Rare is the actor — even the plague-ridden one — who regards having a week off as “lucky.” But then McShane has been enjoying his own professional Indian summer over the last half decade or so. McShane can claim one of thespian-land’s more colorful and varied careers, one that has wandered between movies (1971′s Richard Burton-starring Villain, 2000′s fabulous Sexy Beast), television (Dallas, the BBC show Lovejoy) and stage (the 2007 Broadway revival of Harold Pinter’s The Homecoming). But it was his unforgettable performance as the foul-mouthed Al Swearengen in HBO’s late, lamented Deadwood that made Hollywood bigwigs sit up, pay attention, and, somewhat oddly, decide to cast him in pretty much every family-friendly project around. Indeed, these days McShane is very much the belle of the blockbuster ball. He voiced the villanous Tai Lung in 2008′s Kung Fu Panda, recently finished filming Bryan Singer’s Jack the Giant Killer, and is currently playing a dwarf inSnow White and the Huntsman (That’s the one with Kristen Stewart). He also, of course, essayed the role of Blackbeard in this year’s Pirates of the Caribbean: On Stranger Tides,which is released on DVD and Blu-ray tomorrow.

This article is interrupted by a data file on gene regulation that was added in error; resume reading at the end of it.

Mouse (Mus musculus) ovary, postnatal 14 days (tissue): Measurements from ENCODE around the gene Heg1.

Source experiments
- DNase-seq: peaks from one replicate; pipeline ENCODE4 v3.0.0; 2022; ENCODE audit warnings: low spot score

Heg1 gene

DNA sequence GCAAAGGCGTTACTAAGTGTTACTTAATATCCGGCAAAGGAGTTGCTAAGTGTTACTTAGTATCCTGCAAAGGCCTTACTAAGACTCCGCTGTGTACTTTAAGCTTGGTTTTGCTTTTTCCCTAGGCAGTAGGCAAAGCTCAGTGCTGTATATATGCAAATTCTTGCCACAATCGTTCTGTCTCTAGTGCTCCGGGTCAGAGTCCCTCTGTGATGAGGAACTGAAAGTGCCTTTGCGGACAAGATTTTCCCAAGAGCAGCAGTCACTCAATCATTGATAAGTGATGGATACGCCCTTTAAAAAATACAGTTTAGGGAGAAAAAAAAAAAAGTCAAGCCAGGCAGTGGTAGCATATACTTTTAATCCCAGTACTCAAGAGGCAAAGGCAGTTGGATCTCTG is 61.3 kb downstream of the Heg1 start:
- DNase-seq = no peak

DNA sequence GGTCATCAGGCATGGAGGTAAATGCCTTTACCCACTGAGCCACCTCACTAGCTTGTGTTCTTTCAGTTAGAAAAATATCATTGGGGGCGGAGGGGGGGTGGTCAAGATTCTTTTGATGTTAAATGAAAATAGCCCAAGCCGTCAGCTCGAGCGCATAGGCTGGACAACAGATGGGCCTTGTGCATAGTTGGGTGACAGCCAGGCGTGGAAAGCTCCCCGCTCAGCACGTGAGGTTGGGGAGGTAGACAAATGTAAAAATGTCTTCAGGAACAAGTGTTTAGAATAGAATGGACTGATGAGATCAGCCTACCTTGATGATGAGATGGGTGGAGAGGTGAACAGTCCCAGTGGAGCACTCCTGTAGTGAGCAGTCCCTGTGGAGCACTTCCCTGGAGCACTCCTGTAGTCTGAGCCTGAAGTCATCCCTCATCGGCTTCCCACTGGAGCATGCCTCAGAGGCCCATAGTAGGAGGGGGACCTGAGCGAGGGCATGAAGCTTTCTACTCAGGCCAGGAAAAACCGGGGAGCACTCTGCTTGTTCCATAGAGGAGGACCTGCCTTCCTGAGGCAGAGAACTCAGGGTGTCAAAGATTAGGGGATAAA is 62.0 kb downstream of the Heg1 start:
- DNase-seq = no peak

Below, McShane talks about Pirates, Deadwood, and the awesomeness of Frank Zappa.
ENTERTAINMENT WEEKLY: When I spoke to Johnny Depp earlier this year he said that, while making On Stranger Tides, the pair of you bonded over a shared love of Captain Beefheart.
IAN McSHANE: Yeah. Johnny’s got quite quirky, eclectic musical tastes and so do I. I’m a huge fan of [Frank] Zappa and Beefheart. Johnny’s very versed in that time. We were talking about a very brilliant but erratic American actor called Timothy Carey. He was in Stanley Kubrick’s The Killing but he was clearly off his trolley. And he made this film, The World’s Greatest Sinner. I’d never seen it. Johnny said,”I’ve got to get you this movie.” And he sent it to me. It’s a wacko film. And who did the music for it? Frank Zappa. I just started his biography again, Zappa. I was reading it and it was one of those funny things that came out of nowhere. He wrote the music for The World’s Greatest Sinner.
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